Editor’s Note

Spirituality cannot exist in a vacuum, 
ignoring social conditions or the plight of humanity;

and activism cannot hope to transform the social order in the absence of
mature spiritual development. Both must grow beyond any form of privileged exclusivity…
The emergence of a spiritually engaged conscious activism
is one of the critical assignments of our time.
James O’Dea, The Conscious Activist

 

That a tidal wave of consciousness is breaking on every shore of human activity is not likely newsworthy to most readers of this journal. Even as our corporate news outlets report, almost exclusively, on the disturbing symptoms of the immature mindset we are outgrowing, there is a significant ripening of personal, social, and planetary shifts underway. Increasing numbers of men and women across the planet are ardently asking how may I best serve?

“Affairs are now soul size,” declared Christopher Fry in his wakeup call, A Sleep of Prisoners. Though written in 1951, the poem’s message appears to be fully catching up with us now. The soul of the world is now crying out for attention with the message that there is no self-liberation without the whole self. (The full text of the poem can be found in our final Endpoint section.}

“Sacred Activism” is one term currently being applied to a soul-sized response to our current affairs—to the midwifing of expansive levels of integrity, justice, and compassion being birthed from the chaos of the present moment. Manifestations of the fertile union of spirituality and activism appear in many different forms, from marching in the streets to the more cloistered energetics of “subtle activism.” The spectrum is quite broad and includes not only addressing worldwide issues such as climate change, but also close to home involvements in supporting ecologically just and socially compassionate neighborhood relations. Yet as James O’Dea notes above, the critical soul assignment of our times calls us toward an inclusivity of being and doing on a grand scale now, wherein love and action become inseparable in everything we do, however far-reaching or close to home our focus is. Sacred activism is both a spiritual practice, and a putting into practice, our spirituality.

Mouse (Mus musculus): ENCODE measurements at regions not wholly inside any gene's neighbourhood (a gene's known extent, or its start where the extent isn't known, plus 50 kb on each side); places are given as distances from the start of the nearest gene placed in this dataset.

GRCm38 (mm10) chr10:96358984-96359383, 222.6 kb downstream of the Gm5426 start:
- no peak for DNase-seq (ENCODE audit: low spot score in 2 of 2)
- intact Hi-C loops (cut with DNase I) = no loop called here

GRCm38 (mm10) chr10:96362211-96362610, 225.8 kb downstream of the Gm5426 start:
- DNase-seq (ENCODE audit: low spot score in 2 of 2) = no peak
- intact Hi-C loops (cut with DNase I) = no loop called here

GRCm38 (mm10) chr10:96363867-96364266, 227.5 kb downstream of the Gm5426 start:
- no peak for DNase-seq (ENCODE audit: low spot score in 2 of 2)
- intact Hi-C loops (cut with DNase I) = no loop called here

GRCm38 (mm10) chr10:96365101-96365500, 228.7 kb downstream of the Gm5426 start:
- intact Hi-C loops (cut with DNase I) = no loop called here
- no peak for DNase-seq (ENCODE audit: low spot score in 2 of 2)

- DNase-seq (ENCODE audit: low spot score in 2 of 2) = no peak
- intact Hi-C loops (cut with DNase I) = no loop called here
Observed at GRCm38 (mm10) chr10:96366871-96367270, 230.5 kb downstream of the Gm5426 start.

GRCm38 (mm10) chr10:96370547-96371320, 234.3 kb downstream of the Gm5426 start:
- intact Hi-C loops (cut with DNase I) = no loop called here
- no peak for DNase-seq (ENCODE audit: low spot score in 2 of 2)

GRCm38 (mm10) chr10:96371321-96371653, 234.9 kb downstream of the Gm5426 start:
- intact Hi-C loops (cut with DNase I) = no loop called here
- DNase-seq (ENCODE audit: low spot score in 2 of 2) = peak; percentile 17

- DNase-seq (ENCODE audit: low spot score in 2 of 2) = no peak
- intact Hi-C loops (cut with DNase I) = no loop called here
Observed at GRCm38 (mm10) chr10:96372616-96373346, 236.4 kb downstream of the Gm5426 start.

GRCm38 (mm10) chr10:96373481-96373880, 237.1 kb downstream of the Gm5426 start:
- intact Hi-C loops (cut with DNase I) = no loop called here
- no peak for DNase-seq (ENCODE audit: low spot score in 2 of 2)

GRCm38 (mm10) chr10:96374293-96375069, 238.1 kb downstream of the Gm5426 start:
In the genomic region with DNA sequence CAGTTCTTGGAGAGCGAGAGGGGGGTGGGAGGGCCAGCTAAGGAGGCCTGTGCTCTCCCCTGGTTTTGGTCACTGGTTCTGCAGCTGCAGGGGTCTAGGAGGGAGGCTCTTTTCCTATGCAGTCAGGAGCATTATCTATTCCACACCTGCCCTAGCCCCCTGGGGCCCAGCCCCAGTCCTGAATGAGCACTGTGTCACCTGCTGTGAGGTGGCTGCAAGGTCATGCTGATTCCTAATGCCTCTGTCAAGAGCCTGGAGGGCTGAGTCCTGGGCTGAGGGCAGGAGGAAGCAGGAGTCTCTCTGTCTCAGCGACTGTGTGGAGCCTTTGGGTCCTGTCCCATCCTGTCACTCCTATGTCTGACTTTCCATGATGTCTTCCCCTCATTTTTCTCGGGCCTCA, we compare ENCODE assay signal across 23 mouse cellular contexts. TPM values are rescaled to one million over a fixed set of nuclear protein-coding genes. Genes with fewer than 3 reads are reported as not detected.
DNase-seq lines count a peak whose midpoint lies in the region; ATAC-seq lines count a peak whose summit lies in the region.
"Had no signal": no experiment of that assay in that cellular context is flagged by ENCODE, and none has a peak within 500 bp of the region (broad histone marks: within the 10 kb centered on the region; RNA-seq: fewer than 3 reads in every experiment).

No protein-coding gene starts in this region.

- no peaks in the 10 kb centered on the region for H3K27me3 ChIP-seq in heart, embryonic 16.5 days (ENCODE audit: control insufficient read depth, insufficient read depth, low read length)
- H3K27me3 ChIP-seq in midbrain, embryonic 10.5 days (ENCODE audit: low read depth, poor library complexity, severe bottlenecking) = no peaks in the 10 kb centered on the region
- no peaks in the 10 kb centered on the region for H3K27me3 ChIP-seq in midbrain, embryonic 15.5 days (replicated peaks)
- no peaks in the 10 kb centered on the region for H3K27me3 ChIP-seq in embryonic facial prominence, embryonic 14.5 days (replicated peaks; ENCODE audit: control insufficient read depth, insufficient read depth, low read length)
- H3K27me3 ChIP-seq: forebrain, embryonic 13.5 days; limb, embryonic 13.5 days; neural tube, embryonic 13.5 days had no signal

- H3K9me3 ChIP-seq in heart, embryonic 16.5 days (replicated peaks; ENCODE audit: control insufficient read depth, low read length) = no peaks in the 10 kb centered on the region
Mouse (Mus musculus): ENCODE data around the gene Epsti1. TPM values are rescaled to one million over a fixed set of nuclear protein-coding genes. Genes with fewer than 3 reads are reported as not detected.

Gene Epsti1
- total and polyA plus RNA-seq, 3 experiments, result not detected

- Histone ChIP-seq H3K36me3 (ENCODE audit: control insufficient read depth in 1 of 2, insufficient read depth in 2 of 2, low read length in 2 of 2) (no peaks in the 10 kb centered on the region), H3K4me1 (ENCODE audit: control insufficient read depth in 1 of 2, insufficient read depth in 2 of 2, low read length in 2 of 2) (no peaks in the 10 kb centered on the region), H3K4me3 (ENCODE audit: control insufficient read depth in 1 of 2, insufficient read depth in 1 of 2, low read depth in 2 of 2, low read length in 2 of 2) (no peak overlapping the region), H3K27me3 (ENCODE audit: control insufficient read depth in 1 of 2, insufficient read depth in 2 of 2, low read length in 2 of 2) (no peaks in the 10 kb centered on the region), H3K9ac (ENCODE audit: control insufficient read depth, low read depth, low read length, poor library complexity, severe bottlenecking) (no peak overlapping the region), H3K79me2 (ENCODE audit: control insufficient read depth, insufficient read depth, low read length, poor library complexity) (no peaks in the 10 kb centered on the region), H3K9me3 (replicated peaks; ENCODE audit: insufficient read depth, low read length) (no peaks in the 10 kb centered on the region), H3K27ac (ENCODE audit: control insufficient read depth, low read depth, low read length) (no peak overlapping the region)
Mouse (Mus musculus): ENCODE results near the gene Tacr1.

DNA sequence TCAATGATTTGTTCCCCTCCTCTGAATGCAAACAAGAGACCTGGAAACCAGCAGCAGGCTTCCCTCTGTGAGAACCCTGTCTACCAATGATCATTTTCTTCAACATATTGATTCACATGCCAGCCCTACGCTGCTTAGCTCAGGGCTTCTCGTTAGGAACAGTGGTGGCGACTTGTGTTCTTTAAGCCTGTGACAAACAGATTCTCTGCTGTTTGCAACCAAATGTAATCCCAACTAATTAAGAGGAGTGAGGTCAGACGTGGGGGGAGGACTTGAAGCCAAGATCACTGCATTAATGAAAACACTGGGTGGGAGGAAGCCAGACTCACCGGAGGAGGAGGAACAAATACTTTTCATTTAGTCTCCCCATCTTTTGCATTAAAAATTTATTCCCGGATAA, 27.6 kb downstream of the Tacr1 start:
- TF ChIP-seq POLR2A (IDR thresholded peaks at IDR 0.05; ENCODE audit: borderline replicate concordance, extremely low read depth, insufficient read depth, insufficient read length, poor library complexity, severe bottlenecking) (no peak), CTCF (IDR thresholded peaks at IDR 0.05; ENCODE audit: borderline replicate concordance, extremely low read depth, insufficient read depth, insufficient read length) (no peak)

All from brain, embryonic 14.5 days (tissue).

This issue of Turning point is offered as a first installment of a series of future releases that will continue to explore the broad field of sacred activism. It is a topic that is central to CEN’s mission and one that embraces more perspectives than any single issue could do justice to. Our current issue authors begin this exploration with offering personal accounts of the circumstances and calls that drew them toward sacred activism, along with reflections on what they’re discovering to be useful navigational tools along the way.

Collectively, we approach sacred activism not as an arrival point, but as an ongoing evolutionary summoning to inform all actions we take to further the well-being of our planet and peoples with deeper levels of awareness, beauty, compassion, and wisdom. We invite you to reflect, alongside our current authors, on questions that encourage our awakening to the next level of serving the world soul:

  • How does our activism change and mature as we age? What refinements might “conscious elders” bring to both their definition and practice of activism?
  • How do we become agents of conscious evolution, in a manner that takes us beyond desperate attempts to fix specific parts of a broken system to a response that leads to systemic change in the social, political, environmental arenas?
  • How does our activism become regenerative in the fullest sense of the word; so that the way we change an unjust law, for example, uplifts both the legal system and the relational integrity of all involved in the change process?
  • What reveals activism, or anything for that matter, as sacred? What qualities of body, mind and heart do we each bring in response to the soul-sized awakening that is our privilege, now, to consider?

And in all things, may we stay close to our soul’s restorative knowing: how just one drop—fully gathered, fully present, and fully surrendered—can move the entire surface of the lake.

May we act in beauty, act from inspiration, act together . . .

Joseph Jastrab
Editor-in-Chief

Sue Sorensen

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